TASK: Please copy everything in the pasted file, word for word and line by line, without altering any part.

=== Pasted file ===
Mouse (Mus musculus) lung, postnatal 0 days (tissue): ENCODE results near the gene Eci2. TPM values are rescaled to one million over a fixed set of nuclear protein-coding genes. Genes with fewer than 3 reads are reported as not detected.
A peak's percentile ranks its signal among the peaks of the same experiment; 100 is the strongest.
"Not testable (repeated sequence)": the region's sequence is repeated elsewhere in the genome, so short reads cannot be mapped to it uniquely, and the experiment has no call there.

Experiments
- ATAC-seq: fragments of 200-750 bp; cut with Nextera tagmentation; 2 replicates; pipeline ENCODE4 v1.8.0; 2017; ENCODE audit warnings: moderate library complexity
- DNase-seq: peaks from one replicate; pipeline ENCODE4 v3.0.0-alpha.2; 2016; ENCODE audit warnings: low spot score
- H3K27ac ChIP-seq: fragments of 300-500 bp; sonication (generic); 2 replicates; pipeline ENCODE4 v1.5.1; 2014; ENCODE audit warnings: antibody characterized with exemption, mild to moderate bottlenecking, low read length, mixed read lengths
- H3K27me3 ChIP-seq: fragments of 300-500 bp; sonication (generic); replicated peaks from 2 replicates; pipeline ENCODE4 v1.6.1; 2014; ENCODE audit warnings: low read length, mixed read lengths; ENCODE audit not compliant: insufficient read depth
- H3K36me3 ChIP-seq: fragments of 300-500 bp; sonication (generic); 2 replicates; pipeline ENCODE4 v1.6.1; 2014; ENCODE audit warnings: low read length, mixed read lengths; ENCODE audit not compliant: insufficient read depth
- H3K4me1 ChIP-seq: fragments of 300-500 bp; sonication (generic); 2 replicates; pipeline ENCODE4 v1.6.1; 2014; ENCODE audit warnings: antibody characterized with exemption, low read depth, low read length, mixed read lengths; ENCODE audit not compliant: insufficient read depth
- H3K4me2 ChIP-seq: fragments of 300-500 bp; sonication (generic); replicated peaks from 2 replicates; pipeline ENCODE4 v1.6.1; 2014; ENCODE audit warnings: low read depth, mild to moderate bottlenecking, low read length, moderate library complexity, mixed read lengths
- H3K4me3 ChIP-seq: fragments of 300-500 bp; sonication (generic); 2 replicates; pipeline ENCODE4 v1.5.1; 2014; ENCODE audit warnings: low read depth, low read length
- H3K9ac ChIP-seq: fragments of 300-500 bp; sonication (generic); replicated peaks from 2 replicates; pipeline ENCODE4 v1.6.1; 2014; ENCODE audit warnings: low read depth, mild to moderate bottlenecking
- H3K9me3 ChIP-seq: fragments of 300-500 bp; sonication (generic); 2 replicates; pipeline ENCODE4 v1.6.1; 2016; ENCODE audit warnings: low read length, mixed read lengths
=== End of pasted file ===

Mouse (Mus musculus) lung, postnatal 0 days (tissue): ENCODE results near the gene Eci2. TPM values are rescaled to one million over a fixed set of nuclear protein-coding genes. Genes with fewer than 3 reads are reported as not detected.
A peak's percentile ranks its signal among the peaks of the same experiment; 100 is the strongest.
"Not testable (repeated sequence)": the region's sequence is repeated elsewhere in the genome, so short reads cannot be mapped to it uniquely, and the experiment has no call there.

Experiments
- ATAC-seq: fragments of 200-750 bp; cut with Nextera tagmentation; 2 replicates; pipeline ENCODE4 v1.8.0; 2017; ENCODE audit warnings: moderate library complexity
- DNase-seq: peaks from one replicate; pipeline ENCODE4 v3.0.0-alpha.2; 2016; ENCODE audit warnings: low spot score
- H3K27ac ChIP-seq: fragments of 300-500 bp; sonication (generic); 2 replicates; pipeline ENCODE4 v1.5.1; 2014; ENCODE audit warnings: antibody characterized with exemption, mild to moderate bottlenecking, low read length, mixed read lengths
- H3K27me3 ChIP-seq: fragments of 300-500 bp; sonication (generic); replicated peaks from 2 replicates; pipeline ENCODE4 v1.6.1; 2014; ENCODE audit warnings: low read length, mixed read lengths; ENCODE audit not compliant: insufficient read depth
- H3K36me3 ChIP-seq: fragments of 300-500 bp; sonication (generic); 2 replicates; pipeline ENCODE4 v1.6.1; 2014; ENCODE audit warnings: low read length, mixed read lengths; ENCODE audit not compliant: insufficient read depth
- H3K4me1 ChIP-seq: fragments of 300-500 bp; sonication (generic); 2 replicates; pipeline ENCODE4 v1.6.1; 2014; ENCODE audit warnings: antibody characterized with exemption, low read depth, low read length, mixed read lengths; ENCODE audit not compliant: insufficient read depth
- H3K4me2 ChIP-seq: fragments of 300-500 bp; sonication (generic); replicated peaks from 2 replicates; pipeline ENCODE4 v1.6.1; 2014; ENCODE audit warnings: low read depth, mild to moderate bottlenecking, low read length, moderate library complexity, mixed read lengths
- H3K4me3 ChIP-seq: fragments of 300-500 bp; sonication (generic); 2 replicates; pipeline ENCODE4 v1.5.1; 2014; ENCODE audit warnings: low read depth, low read length
- H3K9ac ChIP-seq: fragments of 300-500 bp; sonication (generic); replicated peaks from 2 replicates; pipeline ENCODE4 v1.6.1; 2014; ENCODE audit warnings: low read depth, mild to moderate bottlenecking
- H3K9me3 ChIP-seq: fragments of 300-500 bp; sonication (generic); 2 replicates; pipeline ENCODE4 v1.6.1; 2016; ENCODE audit warnings: low read length, mixed read lengths